Maine Democratic leaders stand strong against minimum wage hostage-taking

Maine Democratic leaders stand strong against minimum wage hostage-taking

“That is a non-starter for Democrats,” said Democratic Senate Minority Leader Justin Alfond on Friday when asked by Maine Public Radio about the latest attempt by Republicans in Augusta to throw a wrench in the works of Maine’s minimum wage referendum. Republican Appropriations Committee member Rep. Jeff Timberlake announced on Thursday night that members of his party would be withholding funding for a wide range of recently-passed legislation unless a competing measure is placed on the November ballot, making it more difficult for voters to pass a minimum wage increase.

The proposed competing measure, advanced by an alliance of corporate lobbyists and based on a major math error, has already been voted down twice in the Maine House.

“I think this is just a last-ditch attempt – a really desperate attempt to continue to suppress workers’ wages and not address the serious concerns of our state,” Democratic House Speaker Mark Eves was quoted as saying in the same article.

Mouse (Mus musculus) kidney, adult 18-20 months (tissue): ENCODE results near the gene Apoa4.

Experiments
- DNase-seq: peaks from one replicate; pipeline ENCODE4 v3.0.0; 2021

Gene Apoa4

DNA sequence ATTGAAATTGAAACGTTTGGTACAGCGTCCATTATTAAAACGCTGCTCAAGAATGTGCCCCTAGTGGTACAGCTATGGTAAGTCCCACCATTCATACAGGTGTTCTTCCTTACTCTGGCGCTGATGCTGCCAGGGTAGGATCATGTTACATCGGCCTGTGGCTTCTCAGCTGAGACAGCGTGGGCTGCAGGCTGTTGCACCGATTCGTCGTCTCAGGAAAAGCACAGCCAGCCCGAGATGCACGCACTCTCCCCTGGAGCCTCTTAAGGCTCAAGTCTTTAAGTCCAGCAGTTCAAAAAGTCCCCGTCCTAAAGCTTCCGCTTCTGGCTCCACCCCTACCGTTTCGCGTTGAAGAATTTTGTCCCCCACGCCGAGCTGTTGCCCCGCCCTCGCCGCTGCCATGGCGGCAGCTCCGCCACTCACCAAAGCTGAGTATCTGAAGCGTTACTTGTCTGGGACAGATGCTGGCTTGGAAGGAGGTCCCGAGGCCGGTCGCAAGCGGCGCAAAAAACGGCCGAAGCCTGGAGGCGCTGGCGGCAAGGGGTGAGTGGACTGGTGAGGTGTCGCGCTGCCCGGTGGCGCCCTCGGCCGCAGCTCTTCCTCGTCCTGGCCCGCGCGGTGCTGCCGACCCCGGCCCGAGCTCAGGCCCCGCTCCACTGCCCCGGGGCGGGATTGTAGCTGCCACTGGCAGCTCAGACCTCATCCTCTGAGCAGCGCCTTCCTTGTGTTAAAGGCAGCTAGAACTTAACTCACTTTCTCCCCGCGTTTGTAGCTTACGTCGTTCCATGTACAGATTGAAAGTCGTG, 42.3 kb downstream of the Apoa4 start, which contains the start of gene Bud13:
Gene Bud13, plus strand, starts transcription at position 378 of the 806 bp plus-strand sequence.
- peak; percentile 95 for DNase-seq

The bills in question include funding to address Maine’s opioid crisis, to combat food insecurity, to address local education budget shortfalls and to raise wages for police officers, home care providers and psychiatric caregivers, among many other priorities. Many of the bills were written and sponsored by Republicans, including a measure to provide tuition breaks for Maine National Guard members sponsored by House Minority Leader Ken Fredette.

Public reaction to the Republicans’ position has been incredulous, with commenters on social media accusing them of engaging in legislative hostage-taking and blackmail and being beholden to corporate lobbyists.

“I’d like to invite Republican leadership to come tour an overflowing County Jail, sit in on a school budget meeting, talk to an elderly property taxpayer, meet with some of the countless Mainers struggling with a family member’s addiction, or tour our state’s shattered rural economy,” wrote Bangor City Councilor Ben Sprague in a public Facebook post. “It’s like it is a game to these people in Augusta. Everyone living in the real world is getting pretty sick of it.”

Photo via Andi Parkinson.

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